On her special day this summer, 6-year-old Sophia Waldenberg woke up to balloons in her room and a happy song playing on the stereo. She picnicked in the park, rode a carousel, ate ice cream and even got to cruise the aisles of a toy store for a present. “It’s as big as a birthday,” her mom, Carol Waldenberg, said of Sophia’s adoption day.
A similar celebration occurs in November every year, to mark the day when Sophia’s little sister, Olivia, 3, joined the family.
There’s a twist to these adoption day celebrations. In addition to rejoicing the girls’ new lives as a part of this family, they also make a special point to honor the families and country they left behind.
“The whole idea is to support and honor their birth country,” Waldenberg said. “We do a dual celebration. We always honor the birth country. We’re honoring the birth mommy and birth daddy, as well as the foster mommy.”
They stop at their church to light a candle for their birth parents and foster parents in China. They read books about adoption and look at photo albums and mementos of their journey to adoption.
“I want it to be a positive experience,” Waldenberg said, noting that Sophia talks openly and proudly of her adoption at school.
Adoption Day, also called Gotcha Day by some in the adoption community, is celebrated in big and small ways by families across the globe, and in the Inland Northwest.
Now, there’s a movement under way to inspire families touched by adoption – both international and domestic – to celebrate their collective coming together.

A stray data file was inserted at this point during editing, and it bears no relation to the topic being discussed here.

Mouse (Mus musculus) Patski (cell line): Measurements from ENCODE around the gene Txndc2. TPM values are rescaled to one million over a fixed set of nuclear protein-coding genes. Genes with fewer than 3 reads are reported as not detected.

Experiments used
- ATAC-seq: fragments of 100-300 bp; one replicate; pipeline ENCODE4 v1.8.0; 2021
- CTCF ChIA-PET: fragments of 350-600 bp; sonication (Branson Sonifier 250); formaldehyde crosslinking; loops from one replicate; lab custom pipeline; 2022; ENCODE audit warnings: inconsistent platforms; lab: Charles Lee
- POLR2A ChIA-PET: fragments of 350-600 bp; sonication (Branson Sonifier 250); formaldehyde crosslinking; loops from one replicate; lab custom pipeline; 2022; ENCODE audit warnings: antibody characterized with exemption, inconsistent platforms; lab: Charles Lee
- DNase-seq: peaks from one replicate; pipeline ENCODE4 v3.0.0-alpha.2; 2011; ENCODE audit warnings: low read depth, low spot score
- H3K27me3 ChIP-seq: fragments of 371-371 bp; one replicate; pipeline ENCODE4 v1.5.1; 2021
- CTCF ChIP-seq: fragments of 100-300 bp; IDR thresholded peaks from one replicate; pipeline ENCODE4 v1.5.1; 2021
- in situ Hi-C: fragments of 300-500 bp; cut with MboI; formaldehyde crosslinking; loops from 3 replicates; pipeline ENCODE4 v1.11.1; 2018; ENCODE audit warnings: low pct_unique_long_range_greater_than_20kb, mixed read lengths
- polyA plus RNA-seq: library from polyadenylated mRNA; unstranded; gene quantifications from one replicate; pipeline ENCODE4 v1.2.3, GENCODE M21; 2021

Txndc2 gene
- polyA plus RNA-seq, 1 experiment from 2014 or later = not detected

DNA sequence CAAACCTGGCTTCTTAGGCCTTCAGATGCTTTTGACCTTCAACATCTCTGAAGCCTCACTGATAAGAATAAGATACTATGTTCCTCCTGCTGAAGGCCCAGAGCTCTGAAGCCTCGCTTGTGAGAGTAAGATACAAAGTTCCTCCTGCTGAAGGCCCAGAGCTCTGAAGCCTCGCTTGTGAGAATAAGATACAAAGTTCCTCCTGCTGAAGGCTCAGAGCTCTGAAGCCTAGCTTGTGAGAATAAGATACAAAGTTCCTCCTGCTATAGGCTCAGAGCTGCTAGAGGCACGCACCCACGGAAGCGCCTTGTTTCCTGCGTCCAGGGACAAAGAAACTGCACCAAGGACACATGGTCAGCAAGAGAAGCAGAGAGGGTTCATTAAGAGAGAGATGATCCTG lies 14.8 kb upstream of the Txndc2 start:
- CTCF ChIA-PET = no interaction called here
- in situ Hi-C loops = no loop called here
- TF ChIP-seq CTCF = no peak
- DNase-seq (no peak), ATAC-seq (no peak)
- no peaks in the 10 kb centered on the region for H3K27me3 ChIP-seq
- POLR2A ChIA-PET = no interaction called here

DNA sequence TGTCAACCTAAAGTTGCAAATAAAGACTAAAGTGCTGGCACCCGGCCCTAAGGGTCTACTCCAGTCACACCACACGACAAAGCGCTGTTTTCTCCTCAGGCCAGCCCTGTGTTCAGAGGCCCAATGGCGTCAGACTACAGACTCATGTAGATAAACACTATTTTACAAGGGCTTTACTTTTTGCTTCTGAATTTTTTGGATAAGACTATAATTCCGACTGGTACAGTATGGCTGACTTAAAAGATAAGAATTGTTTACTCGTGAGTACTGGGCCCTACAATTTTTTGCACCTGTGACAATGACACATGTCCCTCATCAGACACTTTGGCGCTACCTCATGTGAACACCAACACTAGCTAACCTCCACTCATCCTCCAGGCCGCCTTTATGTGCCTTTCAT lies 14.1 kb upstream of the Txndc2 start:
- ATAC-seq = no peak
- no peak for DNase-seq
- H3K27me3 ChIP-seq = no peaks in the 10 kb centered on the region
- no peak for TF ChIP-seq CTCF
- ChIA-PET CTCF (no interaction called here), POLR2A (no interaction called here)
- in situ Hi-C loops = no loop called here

Margaret Schwartz, author of “The Pumpkin Patch: A Single Woman’s International Adoption Journey” (due out in October, go to www.pumpkin-patch.net) and her publisher Chicago Spectrum Press, have declared Sept. 15 to be International Gotcha Day.
Eighteen months ago, Schwartz adopted two boys from Ukraine.
“It was a turning point in my life,” Schwartz said in a telephone interview. “It was such an extraordinary experience in my life I had to write about it because I didn’t think others would believe me otherwise.”
Since writing her story, Schwartz said she’s been working with adoption groups to promote Gotcha Day and hopes it will encourage adoptive families that share their bond. She said she also hopes it will increase the public’s awareness about adoptions and the different options available.
Spokane’s Renee Siers wholeheartedly supports the idea of a Gotcha Day.
“I like that idea,” Siers said, adding that she would definitely want to celebrate Gotcha Day in her family, which has grown through the adoption of two foster children she cared for.
She said the family already celebrates the days Michael and Natalie became “forever Sierses,” usually with cake. But she said they try not to make it too big of a thing.
That’s because, Siers said, sometimes she wonders if the kids grasp the difference. As a foster family, they’re always working to make everyone in the home feel like a real part of the family.
But a special Gotcha Day, celebrated by thousands around the world, makes sense to her. “That way we could gear it toward a celebration of everybody,” Siers said.
Waldenberg also likes the idea of International Gotcha Day because it focuses attention on children who need homes.
“Anything you can do to help a child come home to a family is a great thing,” Waldenberg said.
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